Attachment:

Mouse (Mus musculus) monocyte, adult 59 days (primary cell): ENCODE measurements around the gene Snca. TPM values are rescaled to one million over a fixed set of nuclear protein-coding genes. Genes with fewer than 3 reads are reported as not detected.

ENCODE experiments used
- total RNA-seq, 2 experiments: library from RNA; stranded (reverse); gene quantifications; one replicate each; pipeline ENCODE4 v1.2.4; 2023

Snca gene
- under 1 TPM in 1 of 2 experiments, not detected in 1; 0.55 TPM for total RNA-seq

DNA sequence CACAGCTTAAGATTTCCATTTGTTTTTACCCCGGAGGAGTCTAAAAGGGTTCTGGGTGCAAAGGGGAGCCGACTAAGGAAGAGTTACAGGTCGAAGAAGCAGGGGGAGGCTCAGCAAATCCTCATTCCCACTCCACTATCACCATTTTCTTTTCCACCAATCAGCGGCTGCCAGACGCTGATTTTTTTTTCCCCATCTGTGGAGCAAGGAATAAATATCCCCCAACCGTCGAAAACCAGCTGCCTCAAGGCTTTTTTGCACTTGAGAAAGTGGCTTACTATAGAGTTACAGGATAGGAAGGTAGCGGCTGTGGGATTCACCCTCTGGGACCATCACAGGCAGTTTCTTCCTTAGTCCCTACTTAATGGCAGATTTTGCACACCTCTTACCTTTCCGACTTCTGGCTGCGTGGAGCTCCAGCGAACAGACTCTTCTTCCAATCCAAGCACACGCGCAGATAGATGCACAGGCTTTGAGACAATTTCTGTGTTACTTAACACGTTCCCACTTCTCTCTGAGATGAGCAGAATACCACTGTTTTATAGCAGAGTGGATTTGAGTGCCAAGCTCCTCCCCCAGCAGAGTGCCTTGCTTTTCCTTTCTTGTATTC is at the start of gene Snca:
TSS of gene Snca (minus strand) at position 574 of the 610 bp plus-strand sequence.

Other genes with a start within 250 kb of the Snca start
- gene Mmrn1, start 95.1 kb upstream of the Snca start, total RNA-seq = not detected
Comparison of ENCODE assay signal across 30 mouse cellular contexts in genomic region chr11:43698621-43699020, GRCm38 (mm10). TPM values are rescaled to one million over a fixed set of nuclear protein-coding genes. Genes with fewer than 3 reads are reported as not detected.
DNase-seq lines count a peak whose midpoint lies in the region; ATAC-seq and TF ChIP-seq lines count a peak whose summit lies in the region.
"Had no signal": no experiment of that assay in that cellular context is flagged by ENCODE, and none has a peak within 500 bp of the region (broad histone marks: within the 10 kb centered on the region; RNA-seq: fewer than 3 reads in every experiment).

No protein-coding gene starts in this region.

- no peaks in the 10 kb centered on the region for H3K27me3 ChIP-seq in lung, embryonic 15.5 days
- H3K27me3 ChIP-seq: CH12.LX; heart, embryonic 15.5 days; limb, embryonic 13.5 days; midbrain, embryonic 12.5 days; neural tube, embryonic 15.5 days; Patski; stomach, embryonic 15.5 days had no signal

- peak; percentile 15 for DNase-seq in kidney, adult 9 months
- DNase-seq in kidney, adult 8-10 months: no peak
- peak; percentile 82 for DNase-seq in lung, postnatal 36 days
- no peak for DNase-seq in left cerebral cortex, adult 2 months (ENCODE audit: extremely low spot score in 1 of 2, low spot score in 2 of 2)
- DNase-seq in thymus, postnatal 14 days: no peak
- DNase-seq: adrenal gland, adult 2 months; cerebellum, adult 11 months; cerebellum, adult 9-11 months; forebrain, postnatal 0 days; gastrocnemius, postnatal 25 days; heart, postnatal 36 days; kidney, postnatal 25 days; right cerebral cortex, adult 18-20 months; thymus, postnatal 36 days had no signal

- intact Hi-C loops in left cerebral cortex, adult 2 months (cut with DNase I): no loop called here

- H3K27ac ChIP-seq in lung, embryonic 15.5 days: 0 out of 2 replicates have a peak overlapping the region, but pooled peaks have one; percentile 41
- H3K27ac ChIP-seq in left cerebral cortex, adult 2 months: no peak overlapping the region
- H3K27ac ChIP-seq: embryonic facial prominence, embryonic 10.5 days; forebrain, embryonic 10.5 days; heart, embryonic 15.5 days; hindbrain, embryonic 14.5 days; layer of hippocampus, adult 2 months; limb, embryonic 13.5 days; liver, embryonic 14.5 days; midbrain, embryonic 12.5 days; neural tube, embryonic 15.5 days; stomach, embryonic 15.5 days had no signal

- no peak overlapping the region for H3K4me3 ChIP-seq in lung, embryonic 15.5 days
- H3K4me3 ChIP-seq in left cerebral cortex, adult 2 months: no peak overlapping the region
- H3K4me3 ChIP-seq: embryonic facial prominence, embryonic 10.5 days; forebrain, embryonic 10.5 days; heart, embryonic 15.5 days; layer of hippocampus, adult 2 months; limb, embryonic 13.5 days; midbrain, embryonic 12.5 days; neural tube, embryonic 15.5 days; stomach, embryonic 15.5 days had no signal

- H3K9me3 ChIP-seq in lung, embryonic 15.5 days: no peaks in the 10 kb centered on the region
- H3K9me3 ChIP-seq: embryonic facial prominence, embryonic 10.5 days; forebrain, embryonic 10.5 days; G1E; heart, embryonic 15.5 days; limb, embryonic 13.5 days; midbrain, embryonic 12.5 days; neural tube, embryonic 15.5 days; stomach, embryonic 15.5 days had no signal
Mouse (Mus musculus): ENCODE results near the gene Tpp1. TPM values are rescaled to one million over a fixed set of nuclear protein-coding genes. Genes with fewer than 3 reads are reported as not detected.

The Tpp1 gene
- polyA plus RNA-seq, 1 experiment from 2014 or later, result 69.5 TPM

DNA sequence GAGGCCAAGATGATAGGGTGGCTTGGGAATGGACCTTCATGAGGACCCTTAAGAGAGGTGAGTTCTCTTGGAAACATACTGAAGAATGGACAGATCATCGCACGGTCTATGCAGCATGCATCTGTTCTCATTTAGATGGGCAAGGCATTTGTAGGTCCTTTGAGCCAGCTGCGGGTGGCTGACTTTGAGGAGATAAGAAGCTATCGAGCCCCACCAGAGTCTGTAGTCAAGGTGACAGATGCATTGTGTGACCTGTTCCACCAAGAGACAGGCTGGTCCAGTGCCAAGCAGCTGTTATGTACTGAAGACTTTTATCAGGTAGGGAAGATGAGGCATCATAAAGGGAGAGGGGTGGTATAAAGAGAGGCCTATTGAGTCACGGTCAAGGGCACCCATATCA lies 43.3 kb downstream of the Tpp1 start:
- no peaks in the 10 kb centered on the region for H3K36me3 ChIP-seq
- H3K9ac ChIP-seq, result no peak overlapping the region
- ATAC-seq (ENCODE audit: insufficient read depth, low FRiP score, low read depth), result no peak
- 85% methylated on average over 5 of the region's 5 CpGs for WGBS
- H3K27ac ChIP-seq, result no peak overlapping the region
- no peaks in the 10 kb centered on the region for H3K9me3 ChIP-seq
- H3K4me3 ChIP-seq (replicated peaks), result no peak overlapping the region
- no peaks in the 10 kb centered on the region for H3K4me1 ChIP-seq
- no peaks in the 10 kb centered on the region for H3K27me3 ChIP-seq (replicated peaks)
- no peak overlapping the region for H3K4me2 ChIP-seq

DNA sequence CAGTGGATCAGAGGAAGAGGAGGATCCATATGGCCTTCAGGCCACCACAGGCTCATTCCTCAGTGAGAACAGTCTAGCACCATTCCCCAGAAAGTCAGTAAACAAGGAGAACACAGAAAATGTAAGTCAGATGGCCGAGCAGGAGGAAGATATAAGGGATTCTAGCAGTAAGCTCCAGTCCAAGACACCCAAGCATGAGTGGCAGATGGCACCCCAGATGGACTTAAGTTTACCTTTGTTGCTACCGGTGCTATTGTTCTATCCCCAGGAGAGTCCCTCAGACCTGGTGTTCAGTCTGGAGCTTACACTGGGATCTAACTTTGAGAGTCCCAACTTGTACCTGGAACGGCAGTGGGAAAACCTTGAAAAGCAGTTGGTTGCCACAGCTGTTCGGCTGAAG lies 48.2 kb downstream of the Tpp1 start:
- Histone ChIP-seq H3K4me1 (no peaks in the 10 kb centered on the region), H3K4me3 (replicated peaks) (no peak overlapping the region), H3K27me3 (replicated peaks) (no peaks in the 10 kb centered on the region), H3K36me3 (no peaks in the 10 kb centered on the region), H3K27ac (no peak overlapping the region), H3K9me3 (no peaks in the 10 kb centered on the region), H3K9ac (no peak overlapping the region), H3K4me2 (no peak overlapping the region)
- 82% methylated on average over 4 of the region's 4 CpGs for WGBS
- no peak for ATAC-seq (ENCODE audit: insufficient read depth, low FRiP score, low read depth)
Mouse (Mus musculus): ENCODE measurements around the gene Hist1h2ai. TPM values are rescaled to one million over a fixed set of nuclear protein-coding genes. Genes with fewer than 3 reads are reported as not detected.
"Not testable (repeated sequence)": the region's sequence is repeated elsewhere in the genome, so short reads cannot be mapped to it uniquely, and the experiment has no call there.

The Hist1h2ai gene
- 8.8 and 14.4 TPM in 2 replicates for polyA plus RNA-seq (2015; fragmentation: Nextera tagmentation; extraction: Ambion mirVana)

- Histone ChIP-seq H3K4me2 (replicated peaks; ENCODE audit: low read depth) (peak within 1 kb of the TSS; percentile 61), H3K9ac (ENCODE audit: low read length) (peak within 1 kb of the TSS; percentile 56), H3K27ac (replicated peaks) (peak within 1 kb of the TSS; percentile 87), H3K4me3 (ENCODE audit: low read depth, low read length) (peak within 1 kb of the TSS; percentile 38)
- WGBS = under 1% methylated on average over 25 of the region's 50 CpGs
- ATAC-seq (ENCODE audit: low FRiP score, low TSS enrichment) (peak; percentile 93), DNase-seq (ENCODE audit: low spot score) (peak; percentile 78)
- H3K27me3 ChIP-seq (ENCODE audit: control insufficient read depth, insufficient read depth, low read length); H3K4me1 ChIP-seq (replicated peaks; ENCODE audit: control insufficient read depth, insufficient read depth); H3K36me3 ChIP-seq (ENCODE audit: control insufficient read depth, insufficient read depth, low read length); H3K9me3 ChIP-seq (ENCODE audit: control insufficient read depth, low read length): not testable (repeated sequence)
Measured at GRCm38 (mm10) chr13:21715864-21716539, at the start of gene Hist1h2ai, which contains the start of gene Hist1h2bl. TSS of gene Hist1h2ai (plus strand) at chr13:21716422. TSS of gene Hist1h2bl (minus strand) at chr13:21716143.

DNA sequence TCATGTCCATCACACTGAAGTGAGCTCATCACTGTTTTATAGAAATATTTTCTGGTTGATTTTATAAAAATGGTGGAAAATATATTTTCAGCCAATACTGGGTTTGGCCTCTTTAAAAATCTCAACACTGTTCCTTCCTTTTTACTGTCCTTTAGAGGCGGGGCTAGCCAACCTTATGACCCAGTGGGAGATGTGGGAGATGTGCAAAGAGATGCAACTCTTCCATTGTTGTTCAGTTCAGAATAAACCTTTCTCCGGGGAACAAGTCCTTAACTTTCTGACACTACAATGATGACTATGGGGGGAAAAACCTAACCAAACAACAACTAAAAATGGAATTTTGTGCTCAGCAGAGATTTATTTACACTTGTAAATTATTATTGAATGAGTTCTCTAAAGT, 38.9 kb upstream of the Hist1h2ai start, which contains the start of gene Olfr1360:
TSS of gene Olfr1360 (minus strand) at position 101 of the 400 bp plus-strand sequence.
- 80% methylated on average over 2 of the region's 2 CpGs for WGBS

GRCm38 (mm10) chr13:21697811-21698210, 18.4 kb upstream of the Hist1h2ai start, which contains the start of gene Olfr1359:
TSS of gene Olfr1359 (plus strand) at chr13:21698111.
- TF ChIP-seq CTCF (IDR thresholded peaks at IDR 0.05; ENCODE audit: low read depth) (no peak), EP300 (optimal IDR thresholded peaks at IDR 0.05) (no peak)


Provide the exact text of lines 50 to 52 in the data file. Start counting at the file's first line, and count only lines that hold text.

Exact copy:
"Not testable (repeated sequence)": the region's sequence is repeated elsewhere in the genome, so short reads cannot be mapped to it uniquely, and the experiment has no call there.

The Hist1h2ai gene
- 8.8 and 14.4 TPM in 2 replicates for polyA plus RNA-seq (2015; fragmentation: Nextera tagmentation; extraction: Ambion mirVana)